Increasingly local firms are eyeing investment opportunities beyond Sri Lankan borders to rise above the many risks – especially political – that are increasingly more difficult to discern and deal with, observers say.
After all, volatility in Sri Lanka may not affect stocks and bonds in Asia, or in industries in Africa, so investing in that part of the world may minimise and offset the risks of investing at home.
With high-speed Internet and social media access around the world, it’s easy for entrepreneurs to treat the world as just one big homogeneous market, and project their business with scale accordingly, a company CEO who is looking to invest in Cambodia explained to the Business Times.
He also noted that as many firms with value-generating technological or managerial capabilities have invested abroad and shown, their shareholders and the host country’s citizens both stand to benefit.
Now more than ever, there is a strong tendency towards intra-regional investment in Asia and Africa as local firms seek to replicate the success in their home country by investing across the national borders.
Many companies have been successful in investing in the African continent. They are taking advantage of their expertise in agriculture, renewable energy etc to set up operations in African countries.
A recent example is LOLC’s Browns Investments PLC which bought control of a bio-fuel producing sugar farm in the West African coastal state of Sierra Leone. It is one of the largest sugarcane agricultural projects in the African continent. Many others are lining up to channel investment from here to African countries, especially in East and West Africa.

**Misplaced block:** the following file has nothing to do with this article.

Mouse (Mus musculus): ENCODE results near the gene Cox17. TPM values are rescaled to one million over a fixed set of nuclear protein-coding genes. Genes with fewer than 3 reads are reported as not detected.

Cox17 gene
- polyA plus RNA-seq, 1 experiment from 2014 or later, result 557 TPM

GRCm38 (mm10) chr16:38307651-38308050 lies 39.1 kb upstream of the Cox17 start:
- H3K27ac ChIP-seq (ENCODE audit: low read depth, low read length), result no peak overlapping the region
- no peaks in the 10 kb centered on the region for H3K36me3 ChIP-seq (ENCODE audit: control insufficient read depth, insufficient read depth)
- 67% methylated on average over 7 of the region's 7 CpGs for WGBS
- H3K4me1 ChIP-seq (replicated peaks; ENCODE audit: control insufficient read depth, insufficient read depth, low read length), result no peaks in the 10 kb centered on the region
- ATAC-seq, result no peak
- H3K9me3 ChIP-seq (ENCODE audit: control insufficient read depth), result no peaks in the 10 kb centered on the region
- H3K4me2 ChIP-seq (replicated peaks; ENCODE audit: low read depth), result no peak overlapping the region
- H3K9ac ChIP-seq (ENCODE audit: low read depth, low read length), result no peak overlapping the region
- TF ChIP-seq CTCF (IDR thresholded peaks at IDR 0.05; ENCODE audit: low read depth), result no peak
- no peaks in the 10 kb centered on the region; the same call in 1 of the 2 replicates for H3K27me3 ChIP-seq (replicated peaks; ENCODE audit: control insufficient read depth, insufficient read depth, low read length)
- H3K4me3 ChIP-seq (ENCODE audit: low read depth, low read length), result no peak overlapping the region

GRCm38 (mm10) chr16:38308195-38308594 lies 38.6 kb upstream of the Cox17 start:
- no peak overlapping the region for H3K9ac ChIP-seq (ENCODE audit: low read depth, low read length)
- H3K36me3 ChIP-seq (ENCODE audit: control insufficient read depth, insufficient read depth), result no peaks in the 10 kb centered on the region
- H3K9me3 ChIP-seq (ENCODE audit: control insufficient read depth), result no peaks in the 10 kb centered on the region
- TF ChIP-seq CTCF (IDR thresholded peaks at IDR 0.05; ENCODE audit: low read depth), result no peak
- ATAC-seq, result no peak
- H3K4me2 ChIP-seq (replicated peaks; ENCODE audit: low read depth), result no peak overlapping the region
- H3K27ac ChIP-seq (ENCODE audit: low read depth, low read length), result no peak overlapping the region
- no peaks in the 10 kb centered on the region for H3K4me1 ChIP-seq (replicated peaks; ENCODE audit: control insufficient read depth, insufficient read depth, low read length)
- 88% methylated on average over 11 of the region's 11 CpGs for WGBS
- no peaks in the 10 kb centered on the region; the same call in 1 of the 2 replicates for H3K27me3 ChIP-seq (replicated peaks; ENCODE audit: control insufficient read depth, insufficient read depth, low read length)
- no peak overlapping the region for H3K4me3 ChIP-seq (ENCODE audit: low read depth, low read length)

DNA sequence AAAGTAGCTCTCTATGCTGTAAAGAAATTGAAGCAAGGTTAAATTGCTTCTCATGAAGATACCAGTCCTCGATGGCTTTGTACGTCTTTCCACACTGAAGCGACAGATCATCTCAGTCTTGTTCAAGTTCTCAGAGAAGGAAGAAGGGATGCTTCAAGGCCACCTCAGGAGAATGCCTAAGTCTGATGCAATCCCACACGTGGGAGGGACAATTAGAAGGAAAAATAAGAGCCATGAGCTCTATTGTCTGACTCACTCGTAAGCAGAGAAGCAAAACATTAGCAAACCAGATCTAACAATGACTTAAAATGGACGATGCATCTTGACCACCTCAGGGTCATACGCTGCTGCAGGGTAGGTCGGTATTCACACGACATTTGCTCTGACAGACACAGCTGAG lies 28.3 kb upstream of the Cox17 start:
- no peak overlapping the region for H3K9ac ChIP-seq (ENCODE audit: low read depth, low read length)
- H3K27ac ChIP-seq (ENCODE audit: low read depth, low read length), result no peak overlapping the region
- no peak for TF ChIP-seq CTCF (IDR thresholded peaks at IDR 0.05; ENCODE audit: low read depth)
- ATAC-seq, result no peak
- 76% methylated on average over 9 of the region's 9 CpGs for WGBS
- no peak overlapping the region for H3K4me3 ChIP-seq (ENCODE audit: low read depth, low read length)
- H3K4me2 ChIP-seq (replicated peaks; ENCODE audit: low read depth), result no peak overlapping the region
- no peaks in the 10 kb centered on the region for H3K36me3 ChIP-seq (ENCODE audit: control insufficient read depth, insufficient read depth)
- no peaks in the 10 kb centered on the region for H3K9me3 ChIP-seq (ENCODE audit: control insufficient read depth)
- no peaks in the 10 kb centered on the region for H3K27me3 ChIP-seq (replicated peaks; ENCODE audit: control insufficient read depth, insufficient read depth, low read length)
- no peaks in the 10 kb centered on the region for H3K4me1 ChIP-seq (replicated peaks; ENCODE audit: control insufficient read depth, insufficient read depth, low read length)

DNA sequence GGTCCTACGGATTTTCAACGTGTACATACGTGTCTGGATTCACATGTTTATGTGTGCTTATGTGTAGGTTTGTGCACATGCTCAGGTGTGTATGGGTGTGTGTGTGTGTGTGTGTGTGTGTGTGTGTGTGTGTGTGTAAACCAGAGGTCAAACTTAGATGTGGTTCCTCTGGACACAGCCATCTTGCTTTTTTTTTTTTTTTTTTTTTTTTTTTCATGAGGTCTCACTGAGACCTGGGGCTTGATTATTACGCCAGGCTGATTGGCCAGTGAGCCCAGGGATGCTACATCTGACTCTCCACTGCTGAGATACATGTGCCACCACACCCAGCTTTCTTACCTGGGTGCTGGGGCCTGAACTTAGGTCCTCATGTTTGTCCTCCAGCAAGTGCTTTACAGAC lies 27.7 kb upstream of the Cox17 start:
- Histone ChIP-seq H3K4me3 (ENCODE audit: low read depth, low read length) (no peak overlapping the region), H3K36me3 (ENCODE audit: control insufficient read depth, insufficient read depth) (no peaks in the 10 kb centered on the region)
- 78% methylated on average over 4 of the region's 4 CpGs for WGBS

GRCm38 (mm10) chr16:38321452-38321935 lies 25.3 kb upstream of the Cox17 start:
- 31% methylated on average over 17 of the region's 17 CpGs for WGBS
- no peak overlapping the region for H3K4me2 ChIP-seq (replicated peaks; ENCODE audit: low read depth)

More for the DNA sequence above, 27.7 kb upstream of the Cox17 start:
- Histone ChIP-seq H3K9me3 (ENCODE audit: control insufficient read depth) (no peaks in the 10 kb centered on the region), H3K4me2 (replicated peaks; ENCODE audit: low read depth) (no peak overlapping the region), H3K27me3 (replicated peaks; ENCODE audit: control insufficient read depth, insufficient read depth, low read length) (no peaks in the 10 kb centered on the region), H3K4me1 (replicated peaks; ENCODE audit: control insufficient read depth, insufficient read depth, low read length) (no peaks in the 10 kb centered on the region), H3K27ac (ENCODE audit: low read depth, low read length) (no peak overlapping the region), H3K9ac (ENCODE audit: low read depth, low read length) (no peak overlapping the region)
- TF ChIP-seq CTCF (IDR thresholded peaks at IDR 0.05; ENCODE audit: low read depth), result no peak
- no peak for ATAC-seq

“Partnerships are important for investors, as they can contribute to reducing the costs of complex local administration, and for legal reasons in some contexts. We can see that many foreign investors had built partnerships with domestic companies in Sierra Leone,” an official from Sierra Leone Investment and Export Promotion Agency told the Business Times last month in Freetown, Sierra Leone.
LAUGFS Gas PLC plans to venture to Myanmar and Kenya in East Africa to supply LPG. “Mombasa in Kenya is a gateway to other landlocked East African countries. We are exploring venturing to Mombasa as well. Initially we want to supply in bulk,” an officials told the Business Times recently.
Asia is another hotspot. The LOLC Group’s financial sector, especially in the micro financing area has grown by leaps and bounds through overseas tie-ups. Apart from Prozac in Cambodia which the company managed for the last one and half decades, LOLC also has another micro financing arm In Cambodia called LOLC Cambodia. The group also operates in Myanmar, Pakistan, the Philippines and Indonesia in the micro financing space. LOLC’s model in venturing overseas in micro financing has been two emerging markets with high population. According to officials this group is eyeing a few other ventures in Asia and Africa. “We want to start a venture in India and also in Zambia. We will be going to these places as usual with strong partners,” an official told the Business Times. Now LOLC is harnessing three quarters of its profits from abroad.
Expolanka Holdings PLC as a result of the expanding logistics opened its Malaysian office last November. Expolanka already has offices in their logistics sector in Vietnam, Cambodia, Philippines, Hong Kong, Myanmar and China. There is a reason for this. Most apparel buyers, which Expolanka services are moving towards Southeast Asia. With the shifting exports, it makes sense for the company to open offices in the intra-Asia region.
Commercial Bank’s branch in Bangladesh adds 15 per cent to the bank’s bottom line. In addition to the branch in Bangladesh it has a joint operation in the Maldives and is operating a micro financing license in Myanmar. In the last two years the bank ventured out to Myanmar and the Maldives.